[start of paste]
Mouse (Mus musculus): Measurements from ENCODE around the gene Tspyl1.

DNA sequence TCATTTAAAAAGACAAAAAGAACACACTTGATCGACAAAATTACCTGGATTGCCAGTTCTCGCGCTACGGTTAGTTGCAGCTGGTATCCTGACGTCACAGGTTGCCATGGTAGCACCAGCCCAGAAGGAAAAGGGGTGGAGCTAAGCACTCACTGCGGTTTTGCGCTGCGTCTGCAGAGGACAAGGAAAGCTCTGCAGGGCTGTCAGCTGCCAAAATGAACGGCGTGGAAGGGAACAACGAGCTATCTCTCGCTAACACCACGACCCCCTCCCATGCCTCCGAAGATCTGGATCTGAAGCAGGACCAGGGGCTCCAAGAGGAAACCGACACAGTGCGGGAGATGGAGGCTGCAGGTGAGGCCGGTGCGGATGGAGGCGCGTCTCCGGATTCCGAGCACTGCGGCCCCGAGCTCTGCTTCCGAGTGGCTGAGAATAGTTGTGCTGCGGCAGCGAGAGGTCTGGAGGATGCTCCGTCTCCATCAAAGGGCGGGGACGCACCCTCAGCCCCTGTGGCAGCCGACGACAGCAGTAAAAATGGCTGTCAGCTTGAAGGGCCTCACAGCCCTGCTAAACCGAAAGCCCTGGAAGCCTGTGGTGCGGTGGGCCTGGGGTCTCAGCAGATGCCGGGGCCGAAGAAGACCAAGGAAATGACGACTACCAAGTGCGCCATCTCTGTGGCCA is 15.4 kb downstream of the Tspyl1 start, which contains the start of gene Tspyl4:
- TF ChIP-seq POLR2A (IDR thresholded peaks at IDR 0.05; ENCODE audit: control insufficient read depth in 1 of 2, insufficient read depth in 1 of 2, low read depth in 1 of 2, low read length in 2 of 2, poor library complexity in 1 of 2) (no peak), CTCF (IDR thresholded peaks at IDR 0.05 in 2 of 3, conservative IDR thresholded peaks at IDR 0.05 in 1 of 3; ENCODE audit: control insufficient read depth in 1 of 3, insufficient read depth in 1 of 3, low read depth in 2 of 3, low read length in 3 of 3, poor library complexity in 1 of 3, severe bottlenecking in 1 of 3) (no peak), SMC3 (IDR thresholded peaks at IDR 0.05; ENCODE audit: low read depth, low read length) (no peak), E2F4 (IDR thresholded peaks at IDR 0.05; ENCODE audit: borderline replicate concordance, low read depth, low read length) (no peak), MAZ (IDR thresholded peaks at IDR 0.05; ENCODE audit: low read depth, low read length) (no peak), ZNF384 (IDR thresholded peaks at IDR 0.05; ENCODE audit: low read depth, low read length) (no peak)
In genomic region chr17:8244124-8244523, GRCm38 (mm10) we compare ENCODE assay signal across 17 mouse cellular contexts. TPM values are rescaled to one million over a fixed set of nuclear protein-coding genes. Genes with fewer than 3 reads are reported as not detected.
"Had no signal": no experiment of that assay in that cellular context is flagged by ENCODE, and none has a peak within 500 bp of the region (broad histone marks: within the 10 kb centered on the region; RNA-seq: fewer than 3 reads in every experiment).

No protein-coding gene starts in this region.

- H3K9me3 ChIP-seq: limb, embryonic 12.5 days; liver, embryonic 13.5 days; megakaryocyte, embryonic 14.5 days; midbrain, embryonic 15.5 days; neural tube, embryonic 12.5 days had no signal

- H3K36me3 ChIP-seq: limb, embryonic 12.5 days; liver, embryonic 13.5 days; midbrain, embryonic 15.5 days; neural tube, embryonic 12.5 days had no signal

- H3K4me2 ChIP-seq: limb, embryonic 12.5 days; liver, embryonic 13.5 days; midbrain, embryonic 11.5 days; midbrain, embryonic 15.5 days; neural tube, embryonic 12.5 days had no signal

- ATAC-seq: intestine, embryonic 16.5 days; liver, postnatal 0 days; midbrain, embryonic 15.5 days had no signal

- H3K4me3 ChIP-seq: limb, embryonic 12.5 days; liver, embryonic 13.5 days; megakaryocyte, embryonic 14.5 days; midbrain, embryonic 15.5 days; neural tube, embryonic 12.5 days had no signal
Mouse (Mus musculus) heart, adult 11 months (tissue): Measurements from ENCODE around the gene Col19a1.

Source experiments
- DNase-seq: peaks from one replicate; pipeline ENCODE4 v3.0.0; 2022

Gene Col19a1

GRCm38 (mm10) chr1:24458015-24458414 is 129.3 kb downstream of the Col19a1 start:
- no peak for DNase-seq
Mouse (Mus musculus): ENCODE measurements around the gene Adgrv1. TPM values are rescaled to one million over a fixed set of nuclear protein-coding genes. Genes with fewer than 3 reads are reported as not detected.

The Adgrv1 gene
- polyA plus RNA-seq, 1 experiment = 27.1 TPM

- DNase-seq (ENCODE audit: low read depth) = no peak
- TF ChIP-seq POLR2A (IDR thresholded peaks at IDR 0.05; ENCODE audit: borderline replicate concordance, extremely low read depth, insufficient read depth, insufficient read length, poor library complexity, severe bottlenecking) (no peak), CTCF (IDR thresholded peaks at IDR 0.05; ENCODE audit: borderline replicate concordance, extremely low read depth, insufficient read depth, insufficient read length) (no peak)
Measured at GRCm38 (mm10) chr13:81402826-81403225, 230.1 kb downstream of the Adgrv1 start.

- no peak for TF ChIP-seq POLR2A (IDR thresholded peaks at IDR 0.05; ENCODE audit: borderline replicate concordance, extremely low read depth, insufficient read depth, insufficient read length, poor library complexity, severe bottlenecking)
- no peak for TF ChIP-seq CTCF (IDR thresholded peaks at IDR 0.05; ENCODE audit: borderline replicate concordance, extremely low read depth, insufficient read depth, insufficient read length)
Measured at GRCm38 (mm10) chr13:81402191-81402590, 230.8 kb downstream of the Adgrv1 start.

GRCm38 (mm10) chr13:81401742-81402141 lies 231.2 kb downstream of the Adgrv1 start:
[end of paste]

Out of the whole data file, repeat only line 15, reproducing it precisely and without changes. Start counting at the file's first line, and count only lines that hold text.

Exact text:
Gene Col19a1